Amid growing debate over food identity standards, Missouri has become the first state to directly regulate whether meat substitutes can be labeled as “meat.” In August, Missouri passed Mo. Rev. Stat. § 265.494(7), which makes it a crime to misrepresent a product as meat that is not derived from livestock or poultry. Violators can be imprisoned for up to one year and fined up to $1,000.
The law targets two types of products: plant-based meat and cell-cultured meat (CCM). Plant-based meat is made from ingredients like soy, tempeh, and jackfruit. As we previously explained, CCM is grown in a lab by replicating animal cells. As the CCM industry is just emerging, the law most immediately affects sellers of plant-based products. But the law shows that the Missouri legislature may have anticipated labeling issues in connection with CCM and wished to take action in advance of the forthcoming changes to the market.
Already, though, the law is being challenged. Tofurky Company, a maker of plant-based meat products, and The Good Food Institute (GFI), a proponent of meat alternatives, have sued a class of all Missouri prosecutors who have enforcement power. Tofurky and GFI assert that the law criminalizes truthful speech and violates their First Amendment rights. Tofurky fears it may face prosecution for describing products as “veggie burgers,” “chorizo style sausages,” and “slow roasted chik’n.” Accordingly, it has asked the court to bar enforcement of the law until the suit is resolved.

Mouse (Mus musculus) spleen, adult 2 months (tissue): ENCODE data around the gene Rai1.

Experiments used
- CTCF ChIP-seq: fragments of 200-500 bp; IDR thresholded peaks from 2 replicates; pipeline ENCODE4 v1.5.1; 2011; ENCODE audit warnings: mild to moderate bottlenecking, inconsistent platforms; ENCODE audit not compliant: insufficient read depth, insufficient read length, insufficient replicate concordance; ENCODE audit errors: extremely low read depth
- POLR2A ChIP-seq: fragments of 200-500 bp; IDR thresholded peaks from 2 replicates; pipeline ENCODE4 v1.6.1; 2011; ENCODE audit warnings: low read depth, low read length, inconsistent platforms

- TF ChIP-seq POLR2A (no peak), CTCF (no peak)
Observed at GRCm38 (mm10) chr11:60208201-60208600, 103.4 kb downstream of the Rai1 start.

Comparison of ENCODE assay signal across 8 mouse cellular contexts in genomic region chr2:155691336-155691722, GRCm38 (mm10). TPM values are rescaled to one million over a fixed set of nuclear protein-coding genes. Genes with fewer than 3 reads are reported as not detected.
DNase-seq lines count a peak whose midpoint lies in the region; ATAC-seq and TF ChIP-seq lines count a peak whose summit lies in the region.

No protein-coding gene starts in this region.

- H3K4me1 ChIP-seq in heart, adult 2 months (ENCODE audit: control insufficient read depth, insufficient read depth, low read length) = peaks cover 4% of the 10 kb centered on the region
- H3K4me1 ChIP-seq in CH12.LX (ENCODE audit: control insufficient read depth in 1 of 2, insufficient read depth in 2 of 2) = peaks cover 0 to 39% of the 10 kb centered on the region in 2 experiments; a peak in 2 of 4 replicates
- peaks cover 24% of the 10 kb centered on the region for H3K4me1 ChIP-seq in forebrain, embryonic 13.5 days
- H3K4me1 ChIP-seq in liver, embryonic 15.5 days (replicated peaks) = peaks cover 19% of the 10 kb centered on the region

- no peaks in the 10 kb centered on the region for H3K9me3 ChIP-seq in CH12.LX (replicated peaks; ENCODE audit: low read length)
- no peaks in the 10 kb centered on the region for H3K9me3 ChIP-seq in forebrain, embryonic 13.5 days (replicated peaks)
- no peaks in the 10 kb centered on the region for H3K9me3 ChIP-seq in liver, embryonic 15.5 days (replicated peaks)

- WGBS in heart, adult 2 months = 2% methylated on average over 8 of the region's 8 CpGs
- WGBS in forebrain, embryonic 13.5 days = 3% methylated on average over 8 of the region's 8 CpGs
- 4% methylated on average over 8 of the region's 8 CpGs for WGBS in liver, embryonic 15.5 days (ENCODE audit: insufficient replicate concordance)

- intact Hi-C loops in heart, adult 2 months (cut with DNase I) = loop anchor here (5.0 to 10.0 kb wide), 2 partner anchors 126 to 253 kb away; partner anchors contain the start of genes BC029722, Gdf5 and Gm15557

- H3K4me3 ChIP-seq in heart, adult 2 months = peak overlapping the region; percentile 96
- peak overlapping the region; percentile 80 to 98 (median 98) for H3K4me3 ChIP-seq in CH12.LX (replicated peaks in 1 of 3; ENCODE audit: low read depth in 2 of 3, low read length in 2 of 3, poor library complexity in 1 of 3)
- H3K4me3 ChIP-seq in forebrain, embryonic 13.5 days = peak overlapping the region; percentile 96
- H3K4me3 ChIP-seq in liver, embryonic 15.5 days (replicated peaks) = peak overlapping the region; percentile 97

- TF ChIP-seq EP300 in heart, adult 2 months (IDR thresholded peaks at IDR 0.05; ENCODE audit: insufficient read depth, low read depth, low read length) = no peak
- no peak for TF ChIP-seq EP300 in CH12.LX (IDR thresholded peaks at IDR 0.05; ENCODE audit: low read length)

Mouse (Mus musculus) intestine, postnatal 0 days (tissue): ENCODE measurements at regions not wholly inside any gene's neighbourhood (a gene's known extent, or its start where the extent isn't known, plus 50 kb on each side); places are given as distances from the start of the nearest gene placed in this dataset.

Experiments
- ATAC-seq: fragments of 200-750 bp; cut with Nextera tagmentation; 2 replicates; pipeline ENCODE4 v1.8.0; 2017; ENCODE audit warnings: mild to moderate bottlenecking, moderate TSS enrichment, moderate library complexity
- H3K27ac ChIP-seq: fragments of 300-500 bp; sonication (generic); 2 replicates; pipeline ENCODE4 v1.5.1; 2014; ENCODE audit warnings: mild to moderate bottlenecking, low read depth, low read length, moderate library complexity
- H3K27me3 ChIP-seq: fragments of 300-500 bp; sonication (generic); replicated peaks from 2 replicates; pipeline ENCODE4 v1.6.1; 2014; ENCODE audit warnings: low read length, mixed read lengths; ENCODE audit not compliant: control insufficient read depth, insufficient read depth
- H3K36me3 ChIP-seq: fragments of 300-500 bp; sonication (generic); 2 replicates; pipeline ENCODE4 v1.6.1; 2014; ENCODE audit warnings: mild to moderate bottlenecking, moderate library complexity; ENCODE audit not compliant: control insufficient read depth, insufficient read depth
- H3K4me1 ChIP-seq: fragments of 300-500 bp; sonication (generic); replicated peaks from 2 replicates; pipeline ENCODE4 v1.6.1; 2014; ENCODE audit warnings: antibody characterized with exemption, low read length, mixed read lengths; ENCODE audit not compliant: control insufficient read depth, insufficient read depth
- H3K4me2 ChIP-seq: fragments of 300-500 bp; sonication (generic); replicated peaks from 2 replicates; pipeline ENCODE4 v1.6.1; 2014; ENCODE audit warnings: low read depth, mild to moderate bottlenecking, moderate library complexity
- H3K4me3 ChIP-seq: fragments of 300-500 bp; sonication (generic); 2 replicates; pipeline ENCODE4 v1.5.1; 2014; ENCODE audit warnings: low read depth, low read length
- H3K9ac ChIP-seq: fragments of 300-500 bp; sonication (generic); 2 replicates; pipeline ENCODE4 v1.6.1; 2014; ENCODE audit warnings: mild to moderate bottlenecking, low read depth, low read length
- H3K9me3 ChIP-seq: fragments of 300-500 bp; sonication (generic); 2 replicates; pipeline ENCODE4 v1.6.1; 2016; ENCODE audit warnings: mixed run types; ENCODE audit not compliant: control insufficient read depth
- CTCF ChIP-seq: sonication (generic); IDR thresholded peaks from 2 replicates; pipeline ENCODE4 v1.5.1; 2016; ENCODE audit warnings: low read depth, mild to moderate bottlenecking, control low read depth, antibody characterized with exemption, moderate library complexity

In response, the State of Missouri—which intervened to defend the law’s constitutionality—argues that the meat labeling law “does not do what Tofurky fears it does.” Based on a filing in the litigation, the State’s position is that the law only prohibits false statements that confuse customers into believing meat substitutes are traditional meat products. Such false and misleading commercial speech is not protected under the First Amendment. The State says that sellers like Tofurky that use modifiers such as “veggie,” “vegan,” and “plant-based” on their labels are not in danger of prosecution.
This approach might be too lenient for some in the conventional meat industry. The U.S. Cattlemen Association, for example, has argued that substitutes should not be able to use “meat” and “beef” in their labeling.
Unless and until the court rules otherwise, products are required to comply with the law. The Missouri Department of Agriculture is in charge of administering the law, and starting this month, it may begin referring suspected violations to county prosecutors and the attorney general. The Department has issued guidance indicating that it will not refer products whose labels contain the following:
Prominent statement on the front of the package, immediately before or immediately after the product name, that the product is “plant-based,” “veggie,” “lab-grown,” “lab- created,” or a comparable qualifier; and
Prominent statement on the package that the product is “made from plants,” “grown in a lab,” or a comparable disclosure
We will continue monitoring the case and provide updates on further developments.